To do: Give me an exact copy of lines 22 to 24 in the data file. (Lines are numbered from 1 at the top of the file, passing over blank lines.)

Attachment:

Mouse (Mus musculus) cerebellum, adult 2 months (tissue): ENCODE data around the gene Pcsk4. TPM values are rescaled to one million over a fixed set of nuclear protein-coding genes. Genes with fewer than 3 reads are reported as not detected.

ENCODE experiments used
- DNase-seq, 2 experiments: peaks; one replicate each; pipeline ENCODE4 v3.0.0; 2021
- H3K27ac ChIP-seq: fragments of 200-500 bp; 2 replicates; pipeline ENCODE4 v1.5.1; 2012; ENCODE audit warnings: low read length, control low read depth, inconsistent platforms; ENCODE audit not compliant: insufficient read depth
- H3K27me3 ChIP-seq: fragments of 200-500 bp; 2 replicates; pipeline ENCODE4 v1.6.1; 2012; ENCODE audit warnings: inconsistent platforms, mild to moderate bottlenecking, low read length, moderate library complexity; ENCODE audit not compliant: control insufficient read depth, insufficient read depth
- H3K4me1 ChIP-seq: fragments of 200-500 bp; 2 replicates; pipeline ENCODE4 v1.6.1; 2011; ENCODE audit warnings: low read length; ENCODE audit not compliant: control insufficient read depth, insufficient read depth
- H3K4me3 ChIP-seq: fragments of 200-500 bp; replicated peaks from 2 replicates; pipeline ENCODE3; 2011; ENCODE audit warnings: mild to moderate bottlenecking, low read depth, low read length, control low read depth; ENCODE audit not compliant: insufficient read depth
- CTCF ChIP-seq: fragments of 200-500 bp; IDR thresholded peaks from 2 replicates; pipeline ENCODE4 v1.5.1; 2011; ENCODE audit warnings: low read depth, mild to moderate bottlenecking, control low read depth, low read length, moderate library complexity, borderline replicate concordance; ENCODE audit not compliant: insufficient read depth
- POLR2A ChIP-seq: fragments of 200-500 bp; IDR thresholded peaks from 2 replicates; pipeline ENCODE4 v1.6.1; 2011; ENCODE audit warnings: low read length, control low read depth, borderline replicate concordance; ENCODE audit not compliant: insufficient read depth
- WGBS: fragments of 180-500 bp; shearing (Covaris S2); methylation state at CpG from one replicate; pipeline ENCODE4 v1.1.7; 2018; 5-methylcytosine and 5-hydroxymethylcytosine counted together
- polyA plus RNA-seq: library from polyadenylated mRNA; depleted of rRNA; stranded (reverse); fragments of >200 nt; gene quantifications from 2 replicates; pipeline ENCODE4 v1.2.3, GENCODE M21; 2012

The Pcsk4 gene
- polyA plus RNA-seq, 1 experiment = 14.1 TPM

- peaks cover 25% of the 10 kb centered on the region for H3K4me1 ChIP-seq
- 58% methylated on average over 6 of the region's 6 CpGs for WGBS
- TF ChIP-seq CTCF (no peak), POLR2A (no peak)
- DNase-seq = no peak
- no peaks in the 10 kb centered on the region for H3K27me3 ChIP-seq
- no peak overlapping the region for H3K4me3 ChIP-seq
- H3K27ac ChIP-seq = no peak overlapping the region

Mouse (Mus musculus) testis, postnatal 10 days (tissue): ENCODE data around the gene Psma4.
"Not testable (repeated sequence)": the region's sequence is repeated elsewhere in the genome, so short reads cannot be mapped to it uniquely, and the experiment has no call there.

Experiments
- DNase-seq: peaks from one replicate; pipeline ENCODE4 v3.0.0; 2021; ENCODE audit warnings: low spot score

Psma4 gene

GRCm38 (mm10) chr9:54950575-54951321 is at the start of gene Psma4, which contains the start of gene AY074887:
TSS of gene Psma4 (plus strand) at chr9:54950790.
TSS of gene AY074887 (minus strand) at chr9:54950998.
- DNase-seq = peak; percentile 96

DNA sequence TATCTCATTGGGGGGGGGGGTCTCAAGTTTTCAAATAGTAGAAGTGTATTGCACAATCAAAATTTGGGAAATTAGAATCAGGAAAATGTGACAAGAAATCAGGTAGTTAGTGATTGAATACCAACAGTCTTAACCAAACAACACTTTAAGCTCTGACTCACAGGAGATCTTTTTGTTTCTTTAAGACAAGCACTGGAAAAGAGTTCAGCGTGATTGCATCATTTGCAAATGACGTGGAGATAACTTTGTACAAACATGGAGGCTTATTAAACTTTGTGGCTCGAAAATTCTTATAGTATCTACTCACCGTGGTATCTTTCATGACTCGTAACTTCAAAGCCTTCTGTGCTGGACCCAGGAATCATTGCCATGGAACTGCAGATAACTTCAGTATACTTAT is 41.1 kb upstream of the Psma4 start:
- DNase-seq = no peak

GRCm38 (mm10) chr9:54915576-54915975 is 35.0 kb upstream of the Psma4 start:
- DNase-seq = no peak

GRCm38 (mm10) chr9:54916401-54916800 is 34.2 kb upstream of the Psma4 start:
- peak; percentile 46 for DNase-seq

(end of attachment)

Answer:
"Not testable (repeated sequence)": the region's sequence is repeated elsewhere in the genome, so short reads cannot be mapped to it uniquely, and the experiment has no call there.

Experiments
- DNase-seq: peaks from one replicate; pipeline ENCODE4 v3.0.0; 2021; ENCODE audit warnings: low spot score